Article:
For your enjoyment, a recent video interview of Stephen Harding about his latest release, Dawn of Infamy!
I recently learned via a Facebook post that scavengers in the areas of the Java Sea between Indonesia and Sumatra have been illegally scavenging metals and other parts of World War 2 ships sunk during the Battle of the Java Sea on February 27th, 1942. These ships were all allied ships from the Dutch Navy, Australia, America and Great Britain. All had been declared war graves, thus illegal to desecrate or disturb. The Dutch ships had been discovered in 2002. A 75th anniversary memorial had been planned to lay plaques on the ships in 2017. When explorers returned to the wreck sites recently, the wrecks had all but disappeared.
As I’ve been told more than once it’s very important to keep wreck sites such as this secret when discovered. We see what has happened with the wreck of the Titanic, also a grave site. Over the years items have been recovered from the site and put on display in museums around the world. While the argument for using these items as educational tools and to encourage the memory of the event is compelling, it’s still more than a little disturbing when you learn many of these artifacts have been sold and profited from. Much like stealing from the families and loved ones of the men lost in this battle, it’s stealing and selling the memories and tarnishing the sacrifices made.
For more information I’m posting links to a few of the articles I’ve found on line. I doubt there is any way to know the pervasiveness of this practice. It’s difficult and expensive to monitor all the known wreck sites. Those yet to be discovered by reputable explorers and archaeologists could be in danger of disappearing before their history can be documented. Ships such as these in the Java Sea in shallower water are more prone because they are easier to locate. At least now the world is aware, and perhaps something can be done to keep it from happening to other wrecked ships and grave sites.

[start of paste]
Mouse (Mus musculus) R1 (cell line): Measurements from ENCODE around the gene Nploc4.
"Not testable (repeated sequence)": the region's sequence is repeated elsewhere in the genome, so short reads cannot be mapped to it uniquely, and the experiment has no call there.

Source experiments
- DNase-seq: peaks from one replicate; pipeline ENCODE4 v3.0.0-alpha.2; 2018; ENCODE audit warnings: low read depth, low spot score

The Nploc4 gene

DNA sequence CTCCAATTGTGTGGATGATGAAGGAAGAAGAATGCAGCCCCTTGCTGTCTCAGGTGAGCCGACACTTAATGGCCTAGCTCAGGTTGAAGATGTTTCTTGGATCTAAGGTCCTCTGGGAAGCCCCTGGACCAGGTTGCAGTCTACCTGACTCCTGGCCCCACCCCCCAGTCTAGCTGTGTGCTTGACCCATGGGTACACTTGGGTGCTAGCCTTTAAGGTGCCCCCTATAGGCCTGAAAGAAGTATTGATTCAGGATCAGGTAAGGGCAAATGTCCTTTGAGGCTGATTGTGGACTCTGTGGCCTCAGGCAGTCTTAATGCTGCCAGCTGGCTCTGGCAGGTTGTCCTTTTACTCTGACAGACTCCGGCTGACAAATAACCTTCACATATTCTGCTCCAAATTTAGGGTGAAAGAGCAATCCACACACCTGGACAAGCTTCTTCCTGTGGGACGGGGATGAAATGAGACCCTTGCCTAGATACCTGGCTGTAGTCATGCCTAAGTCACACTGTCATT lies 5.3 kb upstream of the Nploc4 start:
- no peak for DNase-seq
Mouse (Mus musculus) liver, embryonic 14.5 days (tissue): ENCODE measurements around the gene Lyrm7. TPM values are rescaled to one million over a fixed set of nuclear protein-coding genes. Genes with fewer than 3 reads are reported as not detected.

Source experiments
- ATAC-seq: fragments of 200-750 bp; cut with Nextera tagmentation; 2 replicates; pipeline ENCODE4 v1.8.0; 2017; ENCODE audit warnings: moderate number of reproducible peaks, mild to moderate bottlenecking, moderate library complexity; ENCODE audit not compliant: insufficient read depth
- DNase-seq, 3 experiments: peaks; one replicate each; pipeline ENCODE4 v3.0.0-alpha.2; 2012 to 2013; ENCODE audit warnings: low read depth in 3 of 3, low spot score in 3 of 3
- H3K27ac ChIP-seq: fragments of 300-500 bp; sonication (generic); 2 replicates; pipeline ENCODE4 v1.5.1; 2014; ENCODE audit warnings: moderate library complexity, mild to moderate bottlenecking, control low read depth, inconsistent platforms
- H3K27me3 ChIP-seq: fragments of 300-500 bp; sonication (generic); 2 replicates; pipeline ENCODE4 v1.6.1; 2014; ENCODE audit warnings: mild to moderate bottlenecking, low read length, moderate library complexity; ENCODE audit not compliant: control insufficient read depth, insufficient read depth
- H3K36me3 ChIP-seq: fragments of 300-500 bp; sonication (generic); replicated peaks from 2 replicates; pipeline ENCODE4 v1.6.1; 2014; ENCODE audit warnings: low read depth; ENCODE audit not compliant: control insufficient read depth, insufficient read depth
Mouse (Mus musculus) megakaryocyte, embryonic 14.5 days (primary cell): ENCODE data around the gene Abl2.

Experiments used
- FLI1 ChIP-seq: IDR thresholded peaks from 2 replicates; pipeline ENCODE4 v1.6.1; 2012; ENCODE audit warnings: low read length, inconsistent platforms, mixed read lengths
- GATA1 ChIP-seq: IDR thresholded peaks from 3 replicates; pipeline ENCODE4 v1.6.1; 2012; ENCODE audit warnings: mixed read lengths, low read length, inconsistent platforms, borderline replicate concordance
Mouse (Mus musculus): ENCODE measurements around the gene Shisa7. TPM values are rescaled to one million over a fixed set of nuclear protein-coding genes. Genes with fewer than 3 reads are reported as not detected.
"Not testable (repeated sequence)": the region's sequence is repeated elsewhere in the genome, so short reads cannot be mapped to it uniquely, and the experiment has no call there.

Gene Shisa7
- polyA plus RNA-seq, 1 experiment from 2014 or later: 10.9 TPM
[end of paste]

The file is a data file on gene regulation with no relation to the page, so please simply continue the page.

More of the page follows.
From the links below, there are others to follow to learn about the battle itself, and the subsequent engagements on February 28th and March 1st. This is another one of those stories that the world needs to know about. Too bad it had to happen with desecration of war graves.
Stories about the illegal salvage:
Battle of the Java Sea: https://www.awm.gov.au/exhibitions/alliesinadversity/japanese/java/
Later this month on the 22nd of November Da Capo Press will release the latest of Stephen Harding’s books, Dawn of Infamy. It’s no coincidence that its release is just prior to the 75th anniversary of Pearl Harbor. The book covers an American cargo steamer, the Cynthia Olson. The ship was loaded with lumber on its way from Tacoma to Honolulu early on December 7th, 1941 when Japanese submarine I-26 took aim and fired on the ship approximately 300 miles west of the California coast. The timing of the attack was meant to coincide with the attack on Pearl Harbor. It’s reasoned that the Cynthia Olson was the first casualty of the Japanese attack on America. Steve does a wonderful job again of laying out the history of the ship, telling the story of her men and their fate.
Steve will be attending the 75th anniversary events on the USS ARIZONA on December 7th, and has a planned appearance on December 8th at the Barnes and Noble in Honolulu. Below you will see the text from his Facebook ad, and other dates and times for appearances in the D.C. area.
Congratulations Steve on another well done book! Can’t wait to see what comes next.
From the Stephen Harding Books Facebook page:
Stephen Harding's latest book, "Dawn of Infamy: A Sunken Ship, a Vanished Crew and the Final Mystery of Pearl Harbor," will be published by Da Capo Press on November 22. Called a "genuine treasure" by Booklist, the volume will also be the subject of author talks/signings in the following locations:
• Nov. 25, 1-3 pm: National Museum of American History, Washington, D.C.
• Nov. 30, 7 pm: One More Page Books, Arlington, VA.
• Dec. 8, 7 pm: Barnes & Noble Books, Honolulu, Hawaii
• Dec. 17, 1-3 pm: National Air & Space Museum,
Welcome to the blog! I'm a life long Kentuckian with a degree in Anthropology, thus a nice background in research, thanks to some great profs at the University of Kentucky. Family and historical research are what float my boat, and this project has been the heart of it for a very long time now. I welcome input and ideas for blog entries, so if you have something to contribute I'll happily post it.